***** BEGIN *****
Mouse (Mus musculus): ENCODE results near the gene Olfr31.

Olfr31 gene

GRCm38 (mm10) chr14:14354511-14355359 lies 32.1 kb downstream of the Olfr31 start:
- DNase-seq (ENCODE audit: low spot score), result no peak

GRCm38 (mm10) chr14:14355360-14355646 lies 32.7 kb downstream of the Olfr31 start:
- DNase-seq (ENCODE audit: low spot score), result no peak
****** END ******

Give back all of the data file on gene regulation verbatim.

Mouse (Mus musculus): ENCODE results near the gene Olfr31.

Olfr31 gene

GRCm38 (mm10) chr14:14354511-14355359 lies 32.1 kb downstream of the Olfr31 start:
- DNase-seq (ENCODE audit: low spot score), result no peak

GRCm38 (mm10) chr14:14355360-14355646 lies 32.7 kb downstream of the Olfr31 start:
- DNase-seq (ENCODE audit: low spot score), result no peak